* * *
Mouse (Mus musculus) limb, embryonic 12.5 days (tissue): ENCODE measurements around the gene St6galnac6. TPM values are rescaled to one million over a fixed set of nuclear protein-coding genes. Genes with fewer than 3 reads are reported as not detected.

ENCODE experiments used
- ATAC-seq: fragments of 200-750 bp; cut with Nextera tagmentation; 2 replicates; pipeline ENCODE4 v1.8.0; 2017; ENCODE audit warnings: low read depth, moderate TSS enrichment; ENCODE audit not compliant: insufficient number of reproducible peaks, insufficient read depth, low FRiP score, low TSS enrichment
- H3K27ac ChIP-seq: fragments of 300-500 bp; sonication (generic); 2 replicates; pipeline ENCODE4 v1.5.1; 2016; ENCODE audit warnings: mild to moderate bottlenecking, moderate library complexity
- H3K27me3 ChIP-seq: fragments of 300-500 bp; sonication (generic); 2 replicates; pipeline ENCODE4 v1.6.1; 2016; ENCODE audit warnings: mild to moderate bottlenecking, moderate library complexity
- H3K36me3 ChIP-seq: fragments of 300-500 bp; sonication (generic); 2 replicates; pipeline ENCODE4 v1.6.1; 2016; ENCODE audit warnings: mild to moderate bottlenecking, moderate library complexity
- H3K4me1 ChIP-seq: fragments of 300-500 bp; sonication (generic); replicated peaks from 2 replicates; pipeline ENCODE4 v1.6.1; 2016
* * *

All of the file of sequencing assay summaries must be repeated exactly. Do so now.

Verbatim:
Mouse (Mus musculus) limb, embryonic 12.5 days (tissue): ENCODE measurements around the gene St6galnac6. TPM values are rescaled to one million over a fixed set of nuclear protein-coding genes. Genes with fewer than 3 reads are reported as not detected.

ENCODE experiments used
- ATAC-seq: fragments of 200-750 bp; cut with Nextera tagmentation; 2 replicates; pipeline ENCODE4 v1.8.0; 2017; ENCODE audit warnings: low read depth, moderate TSS enrichment; ENCODE audit not compliant: insufficient number of reproducible peaks, insufficient read depth, low FRiP score, low TSS enrichment
- H3K27ac ChIP-seq: fragments of 300-500 bp; sonication (generic); 2 replicates; pipeline ENCODE4 v1.5.1; 2016; ENCODE audit warnings: mild to moderate bottlenecking, moderate library complexity
- H3K27me3 ChIP-seq: fragments of 300-500 bp; sonication (generic); 2 replicates; pipeline ENCODE4 v1.6.1; 2016; ENCODE audit warnings: mild to moderate bottlenecking, moderate library complexity
- H3K36me3 ChIP-seq: fragments of 300-500 bp; sonication (generic); 2 replicates; pipeline ENCODE4 v1.6.1; 2016; ENCODE audit warnings: mild to moderate bottlenecking, moderate library complexity
- H3K4me1 ChIP-seq: fragments of 300-500 bp; sonication (generic); replicated peaks from 2 replicates; pipeline ENCODE4 v1.6.1; 2016